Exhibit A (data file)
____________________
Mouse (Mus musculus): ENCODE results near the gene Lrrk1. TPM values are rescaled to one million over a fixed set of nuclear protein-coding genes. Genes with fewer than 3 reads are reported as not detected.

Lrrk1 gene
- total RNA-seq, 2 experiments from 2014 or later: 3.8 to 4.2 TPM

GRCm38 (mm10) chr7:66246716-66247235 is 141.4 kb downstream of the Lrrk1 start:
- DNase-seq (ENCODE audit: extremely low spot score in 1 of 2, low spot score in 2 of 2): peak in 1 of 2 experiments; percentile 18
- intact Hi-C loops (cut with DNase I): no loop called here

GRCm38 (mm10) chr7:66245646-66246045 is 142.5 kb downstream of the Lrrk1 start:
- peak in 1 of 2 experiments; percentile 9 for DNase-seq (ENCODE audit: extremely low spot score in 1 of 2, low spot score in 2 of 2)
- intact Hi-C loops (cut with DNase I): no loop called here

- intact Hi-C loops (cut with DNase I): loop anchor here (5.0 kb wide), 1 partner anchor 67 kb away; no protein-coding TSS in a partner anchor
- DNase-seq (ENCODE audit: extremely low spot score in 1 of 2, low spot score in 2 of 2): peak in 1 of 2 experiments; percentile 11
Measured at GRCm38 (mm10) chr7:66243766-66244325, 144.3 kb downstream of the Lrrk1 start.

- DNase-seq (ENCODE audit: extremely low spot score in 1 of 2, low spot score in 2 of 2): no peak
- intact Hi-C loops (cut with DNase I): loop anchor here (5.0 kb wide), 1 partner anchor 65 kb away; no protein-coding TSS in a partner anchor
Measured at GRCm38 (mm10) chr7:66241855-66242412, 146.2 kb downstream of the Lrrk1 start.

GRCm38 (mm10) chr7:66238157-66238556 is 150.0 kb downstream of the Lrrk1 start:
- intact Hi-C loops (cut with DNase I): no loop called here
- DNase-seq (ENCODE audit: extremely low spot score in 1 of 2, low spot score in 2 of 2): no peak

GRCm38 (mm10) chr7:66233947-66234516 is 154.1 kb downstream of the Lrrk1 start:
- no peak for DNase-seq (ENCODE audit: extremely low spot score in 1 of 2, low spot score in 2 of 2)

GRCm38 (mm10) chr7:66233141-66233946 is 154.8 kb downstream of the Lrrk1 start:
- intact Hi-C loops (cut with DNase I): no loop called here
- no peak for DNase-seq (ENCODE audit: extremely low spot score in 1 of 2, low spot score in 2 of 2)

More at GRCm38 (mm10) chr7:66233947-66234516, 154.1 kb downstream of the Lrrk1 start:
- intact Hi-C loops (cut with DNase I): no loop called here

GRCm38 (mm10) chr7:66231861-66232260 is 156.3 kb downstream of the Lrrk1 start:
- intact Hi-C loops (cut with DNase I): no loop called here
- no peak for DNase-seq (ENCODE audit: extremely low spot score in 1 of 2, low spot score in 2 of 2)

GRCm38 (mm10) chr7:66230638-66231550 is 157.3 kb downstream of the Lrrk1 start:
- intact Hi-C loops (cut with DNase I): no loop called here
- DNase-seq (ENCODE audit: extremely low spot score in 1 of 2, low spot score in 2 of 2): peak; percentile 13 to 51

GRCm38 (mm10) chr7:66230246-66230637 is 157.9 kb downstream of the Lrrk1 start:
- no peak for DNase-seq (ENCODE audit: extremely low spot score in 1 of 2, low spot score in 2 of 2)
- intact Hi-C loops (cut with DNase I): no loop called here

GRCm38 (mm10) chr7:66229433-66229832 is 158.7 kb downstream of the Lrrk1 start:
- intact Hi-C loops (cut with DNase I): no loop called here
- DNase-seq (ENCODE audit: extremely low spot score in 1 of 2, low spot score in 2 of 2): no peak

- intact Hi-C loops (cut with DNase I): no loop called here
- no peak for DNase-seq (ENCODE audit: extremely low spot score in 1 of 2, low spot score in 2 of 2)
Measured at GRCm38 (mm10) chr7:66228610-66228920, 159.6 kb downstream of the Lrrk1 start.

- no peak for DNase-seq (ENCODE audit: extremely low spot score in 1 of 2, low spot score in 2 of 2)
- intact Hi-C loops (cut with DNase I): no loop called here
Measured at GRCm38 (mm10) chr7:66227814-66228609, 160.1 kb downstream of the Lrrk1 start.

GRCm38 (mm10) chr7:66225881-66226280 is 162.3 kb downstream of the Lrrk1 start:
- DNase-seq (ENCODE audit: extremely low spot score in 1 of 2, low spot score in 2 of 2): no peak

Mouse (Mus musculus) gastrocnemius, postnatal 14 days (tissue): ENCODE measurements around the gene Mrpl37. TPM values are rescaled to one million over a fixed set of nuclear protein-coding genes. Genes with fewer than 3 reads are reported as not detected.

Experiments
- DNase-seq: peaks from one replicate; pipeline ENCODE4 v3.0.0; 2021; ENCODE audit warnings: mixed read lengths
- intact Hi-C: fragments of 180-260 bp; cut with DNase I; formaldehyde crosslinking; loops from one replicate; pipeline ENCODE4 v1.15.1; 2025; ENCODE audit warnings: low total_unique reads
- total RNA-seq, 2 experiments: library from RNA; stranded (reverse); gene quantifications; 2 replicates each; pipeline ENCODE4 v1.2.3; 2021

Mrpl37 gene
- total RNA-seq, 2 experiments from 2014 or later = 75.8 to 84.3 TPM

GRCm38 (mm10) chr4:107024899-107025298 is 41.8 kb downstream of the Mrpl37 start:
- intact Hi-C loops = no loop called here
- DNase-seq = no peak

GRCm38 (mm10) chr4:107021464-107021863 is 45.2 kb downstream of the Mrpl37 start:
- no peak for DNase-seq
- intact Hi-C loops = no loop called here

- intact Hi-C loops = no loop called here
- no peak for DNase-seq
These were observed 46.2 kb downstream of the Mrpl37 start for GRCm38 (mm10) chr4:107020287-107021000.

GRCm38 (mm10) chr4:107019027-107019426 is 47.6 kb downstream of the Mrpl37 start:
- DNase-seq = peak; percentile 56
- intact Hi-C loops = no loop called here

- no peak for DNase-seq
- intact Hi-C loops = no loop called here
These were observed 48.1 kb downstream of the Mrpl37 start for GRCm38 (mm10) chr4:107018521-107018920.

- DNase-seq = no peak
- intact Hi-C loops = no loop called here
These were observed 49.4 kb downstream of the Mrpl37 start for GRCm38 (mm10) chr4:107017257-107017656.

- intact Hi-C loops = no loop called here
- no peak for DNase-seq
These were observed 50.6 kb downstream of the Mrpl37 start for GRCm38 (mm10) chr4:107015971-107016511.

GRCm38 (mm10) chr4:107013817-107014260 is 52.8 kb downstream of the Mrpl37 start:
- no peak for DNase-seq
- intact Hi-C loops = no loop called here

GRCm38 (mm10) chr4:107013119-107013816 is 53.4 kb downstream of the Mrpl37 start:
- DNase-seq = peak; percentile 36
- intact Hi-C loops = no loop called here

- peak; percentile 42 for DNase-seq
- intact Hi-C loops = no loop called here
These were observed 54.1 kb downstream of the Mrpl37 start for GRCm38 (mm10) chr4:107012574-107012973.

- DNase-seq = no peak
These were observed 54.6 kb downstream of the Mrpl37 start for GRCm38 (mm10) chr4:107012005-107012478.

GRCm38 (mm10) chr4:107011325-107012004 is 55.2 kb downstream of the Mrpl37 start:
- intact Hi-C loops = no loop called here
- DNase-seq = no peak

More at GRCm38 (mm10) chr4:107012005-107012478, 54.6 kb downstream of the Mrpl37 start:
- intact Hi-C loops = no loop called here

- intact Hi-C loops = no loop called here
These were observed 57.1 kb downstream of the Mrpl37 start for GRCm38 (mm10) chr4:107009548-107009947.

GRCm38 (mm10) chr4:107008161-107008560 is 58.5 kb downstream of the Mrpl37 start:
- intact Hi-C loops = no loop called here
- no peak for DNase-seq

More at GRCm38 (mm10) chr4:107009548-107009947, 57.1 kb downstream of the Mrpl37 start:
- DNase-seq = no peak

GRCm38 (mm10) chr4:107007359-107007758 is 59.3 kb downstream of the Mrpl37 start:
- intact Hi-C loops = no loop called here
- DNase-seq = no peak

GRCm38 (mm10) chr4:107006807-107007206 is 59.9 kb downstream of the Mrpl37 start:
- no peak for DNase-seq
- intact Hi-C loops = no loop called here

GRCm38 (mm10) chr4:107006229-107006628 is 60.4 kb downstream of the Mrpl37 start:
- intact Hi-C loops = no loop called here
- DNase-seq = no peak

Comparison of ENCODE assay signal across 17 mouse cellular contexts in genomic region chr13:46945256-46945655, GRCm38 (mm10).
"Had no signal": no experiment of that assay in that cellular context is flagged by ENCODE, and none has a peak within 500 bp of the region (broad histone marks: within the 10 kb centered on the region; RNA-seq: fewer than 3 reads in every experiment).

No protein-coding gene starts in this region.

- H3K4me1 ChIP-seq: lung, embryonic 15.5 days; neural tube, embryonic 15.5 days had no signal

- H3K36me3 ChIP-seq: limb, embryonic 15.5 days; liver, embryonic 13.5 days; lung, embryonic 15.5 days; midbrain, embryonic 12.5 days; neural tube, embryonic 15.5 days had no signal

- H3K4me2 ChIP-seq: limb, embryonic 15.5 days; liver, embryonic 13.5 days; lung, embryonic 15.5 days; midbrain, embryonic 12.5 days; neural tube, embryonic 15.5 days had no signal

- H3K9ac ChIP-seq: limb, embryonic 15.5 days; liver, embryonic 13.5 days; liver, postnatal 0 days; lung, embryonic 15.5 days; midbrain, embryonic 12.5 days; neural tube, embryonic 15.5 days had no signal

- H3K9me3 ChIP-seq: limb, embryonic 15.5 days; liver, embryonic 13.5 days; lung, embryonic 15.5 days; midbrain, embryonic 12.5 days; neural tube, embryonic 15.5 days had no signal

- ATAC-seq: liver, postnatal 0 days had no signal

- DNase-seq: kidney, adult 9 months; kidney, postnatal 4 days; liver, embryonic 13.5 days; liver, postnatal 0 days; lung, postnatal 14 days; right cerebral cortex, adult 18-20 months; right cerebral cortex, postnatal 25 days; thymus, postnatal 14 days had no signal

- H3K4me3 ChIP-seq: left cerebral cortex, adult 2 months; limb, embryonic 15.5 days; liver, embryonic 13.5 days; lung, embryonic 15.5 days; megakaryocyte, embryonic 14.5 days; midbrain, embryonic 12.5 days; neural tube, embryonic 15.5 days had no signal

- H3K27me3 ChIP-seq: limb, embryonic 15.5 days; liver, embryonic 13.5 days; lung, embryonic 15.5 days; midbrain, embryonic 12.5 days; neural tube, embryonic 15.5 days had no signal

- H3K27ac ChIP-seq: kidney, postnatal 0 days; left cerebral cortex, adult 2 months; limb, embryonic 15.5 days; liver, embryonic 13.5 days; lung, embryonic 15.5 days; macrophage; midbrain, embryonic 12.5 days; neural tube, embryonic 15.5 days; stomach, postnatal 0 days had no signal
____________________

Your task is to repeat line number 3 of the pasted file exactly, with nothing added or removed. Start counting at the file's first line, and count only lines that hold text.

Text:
- total RNA-seq, 2 experiments from 2014 or later: 3.8 to 4.2 TPM